Like the Junior Scholars Colloquium, the Chicago Journal of International Law’s inaugural symposium also took inspiration from Chicago’s strong workshop culture. The symposium, held in March, featured three presentations of original research by second-year JD candidates; a keynote address by Diane Wood, chief judge of the US Court of Appeals for the Seventh Circuit; and a lunch lecture by Adam Chilton, professor of law and Walter Mander Research Scholar. The student presentations were followed by questions and comments from an audience that included a dozen faculty and 30 students, staff, and members of the public.
“Our hope is that we are not only equipping students with the skills for academic careers, but providing them spaces where they can be mentored and see themselves at the front of the classroom someday,” said Laurel Hattix, ’19, the 2018–2019 editor in chief of the Chicago Journal of International Law.
That was music to Hubbard’s ears. As a student at the Law School, Hubbard, ’00, attended the law and economics workshop, where he interacted with faculty such as William Landes and Richard Posner, and found it “very inspiring” to be exposed to faculty research. Now, Hubbard is eager to find ways to introduce students to the Law School’s workshop culture early in their law school career.
“A lot of students when they attend a workshop are surprised and intrigued by the nature of the interactions among the faculty,” he said. “When students see their professors’ work getting torn apart by their colleagues in a friendly way, it’s an encouraging and eye-opening experience and can make academic life feel a bit less out of reach.”
Organizers of the Junior Scholars Colloquium have high hopes for its future. Lancieri plans to expand current outreach efforts to JD students and possibly host a conference for JSD students. He also recognizes that existing opportunities for JD students—such as the long-running Legal Scholarship Workshop taught by Lisa Bernstein, the Wilson-Dickinson Professor of Law—are “ultra-valuable”; his aim is for the JSC to provide additional depth for students interested in academia.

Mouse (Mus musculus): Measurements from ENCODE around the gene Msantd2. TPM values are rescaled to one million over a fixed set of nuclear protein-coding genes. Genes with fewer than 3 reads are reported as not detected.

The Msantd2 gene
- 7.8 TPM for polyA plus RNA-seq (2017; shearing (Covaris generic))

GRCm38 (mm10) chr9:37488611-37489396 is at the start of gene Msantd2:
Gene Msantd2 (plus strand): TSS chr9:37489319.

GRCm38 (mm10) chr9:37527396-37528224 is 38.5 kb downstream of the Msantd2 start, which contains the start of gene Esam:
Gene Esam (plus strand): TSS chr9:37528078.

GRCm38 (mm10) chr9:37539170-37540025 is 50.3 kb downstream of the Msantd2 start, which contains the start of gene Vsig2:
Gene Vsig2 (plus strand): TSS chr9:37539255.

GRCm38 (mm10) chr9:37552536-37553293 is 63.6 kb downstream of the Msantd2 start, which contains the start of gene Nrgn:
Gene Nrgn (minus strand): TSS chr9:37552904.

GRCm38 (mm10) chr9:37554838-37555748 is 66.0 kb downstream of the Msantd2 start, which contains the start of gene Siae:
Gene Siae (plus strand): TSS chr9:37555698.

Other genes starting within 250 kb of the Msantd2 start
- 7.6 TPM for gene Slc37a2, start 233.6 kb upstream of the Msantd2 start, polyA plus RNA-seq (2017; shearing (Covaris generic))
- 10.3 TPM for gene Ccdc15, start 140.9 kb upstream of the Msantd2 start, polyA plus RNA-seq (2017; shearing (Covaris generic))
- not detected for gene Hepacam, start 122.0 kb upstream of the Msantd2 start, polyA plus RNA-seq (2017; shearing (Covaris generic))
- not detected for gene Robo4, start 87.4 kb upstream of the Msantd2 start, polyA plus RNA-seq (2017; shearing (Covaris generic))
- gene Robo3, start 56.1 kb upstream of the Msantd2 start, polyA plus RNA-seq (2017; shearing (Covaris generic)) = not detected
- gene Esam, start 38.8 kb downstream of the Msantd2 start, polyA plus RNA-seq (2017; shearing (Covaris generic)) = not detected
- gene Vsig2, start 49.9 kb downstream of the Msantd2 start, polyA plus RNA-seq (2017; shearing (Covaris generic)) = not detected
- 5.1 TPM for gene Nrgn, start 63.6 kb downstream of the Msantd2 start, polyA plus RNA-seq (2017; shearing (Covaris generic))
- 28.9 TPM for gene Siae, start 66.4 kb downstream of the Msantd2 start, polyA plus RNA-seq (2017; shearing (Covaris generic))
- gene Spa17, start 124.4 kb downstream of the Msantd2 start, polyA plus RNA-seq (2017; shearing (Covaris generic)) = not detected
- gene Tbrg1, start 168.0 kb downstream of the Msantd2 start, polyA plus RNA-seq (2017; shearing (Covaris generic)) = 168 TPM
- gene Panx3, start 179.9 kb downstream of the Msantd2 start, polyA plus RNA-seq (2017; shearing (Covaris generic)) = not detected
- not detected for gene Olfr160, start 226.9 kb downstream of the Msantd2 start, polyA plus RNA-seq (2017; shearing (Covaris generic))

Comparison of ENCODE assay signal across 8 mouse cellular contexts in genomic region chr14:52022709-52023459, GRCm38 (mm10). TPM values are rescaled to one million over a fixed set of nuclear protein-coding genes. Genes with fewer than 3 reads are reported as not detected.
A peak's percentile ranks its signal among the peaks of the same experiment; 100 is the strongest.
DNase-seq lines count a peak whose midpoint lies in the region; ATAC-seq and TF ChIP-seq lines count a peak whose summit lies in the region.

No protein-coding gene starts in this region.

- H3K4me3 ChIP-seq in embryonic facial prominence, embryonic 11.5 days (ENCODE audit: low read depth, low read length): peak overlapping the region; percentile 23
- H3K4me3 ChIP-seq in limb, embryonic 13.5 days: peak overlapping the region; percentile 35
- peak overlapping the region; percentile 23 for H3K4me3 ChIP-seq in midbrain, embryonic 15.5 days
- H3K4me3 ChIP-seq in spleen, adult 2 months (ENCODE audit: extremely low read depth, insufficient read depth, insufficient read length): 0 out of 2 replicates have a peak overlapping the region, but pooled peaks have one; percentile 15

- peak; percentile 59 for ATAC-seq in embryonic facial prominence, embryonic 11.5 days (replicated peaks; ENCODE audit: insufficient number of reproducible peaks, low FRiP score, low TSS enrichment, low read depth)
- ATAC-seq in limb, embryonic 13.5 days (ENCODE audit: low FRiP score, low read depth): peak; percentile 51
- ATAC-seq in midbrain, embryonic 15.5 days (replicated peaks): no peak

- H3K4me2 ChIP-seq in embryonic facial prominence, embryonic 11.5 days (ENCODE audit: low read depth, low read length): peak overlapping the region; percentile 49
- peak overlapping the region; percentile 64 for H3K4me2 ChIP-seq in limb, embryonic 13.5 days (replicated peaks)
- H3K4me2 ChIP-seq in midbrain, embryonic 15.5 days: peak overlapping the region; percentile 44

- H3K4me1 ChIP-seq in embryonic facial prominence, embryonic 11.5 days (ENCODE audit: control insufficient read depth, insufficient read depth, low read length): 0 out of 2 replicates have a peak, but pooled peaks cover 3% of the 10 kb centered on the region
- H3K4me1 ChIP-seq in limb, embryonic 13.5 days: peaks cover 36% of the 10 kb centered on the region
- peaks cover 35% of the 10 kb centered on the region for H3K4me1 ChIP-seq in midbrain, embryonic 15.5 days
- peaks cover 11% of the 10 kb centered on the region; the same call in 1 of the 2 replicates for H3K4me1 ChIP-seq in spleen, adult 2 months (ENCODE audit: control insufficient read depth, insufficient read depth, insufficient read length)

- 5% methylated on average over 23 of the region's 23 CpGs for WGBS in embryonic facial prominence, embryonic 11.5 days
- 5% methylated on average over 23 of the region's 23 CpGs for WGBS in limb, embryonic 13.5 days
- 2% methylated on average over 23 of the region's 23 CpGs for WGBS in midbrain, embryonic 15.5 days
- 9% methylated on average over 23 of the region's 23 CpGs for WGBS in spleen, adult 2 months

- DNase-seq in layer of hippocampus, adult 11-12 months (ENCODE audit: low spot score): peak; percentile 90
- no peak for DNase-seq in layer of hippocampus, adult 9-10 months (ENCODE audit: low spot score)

“With the colloquium, part of the process is that people with similar interests can start writing and researching together. This would be the ideal next step,” he said. “It takes time, but we’re also talking with the school about how to build up a legacy. We hope [JSC] goes on and becomes institutionalized and valuable for everyone.”
Roseanna Sommers hopes that the PALS Lab will be a place where JD students can be inspired to explore their interests.
“If there is a psychological component to a question a student may have pursued in a seminar paper or through clinical work that may be illuminated by data, we want to empower them to go collect that data,” she said. “This could be a place where they can seek feedback on how to do it.”
That spirit of encouragement tracks Luguri’s overall impression of the institutional support for student research. She remembers Deputy Dean Richard McAdams, the Bernard D. Meltzer Professor of Law, reaching out to her after a class on city policing and encouraging her to develop her reaction papers into a theoretical paper.
Without that kind of nudge, “maybe some people would feel like they don’t have anything to contribute to academia,” Luguri said. “But all the professors here really try to make students feel like they have something valuable to contribute.”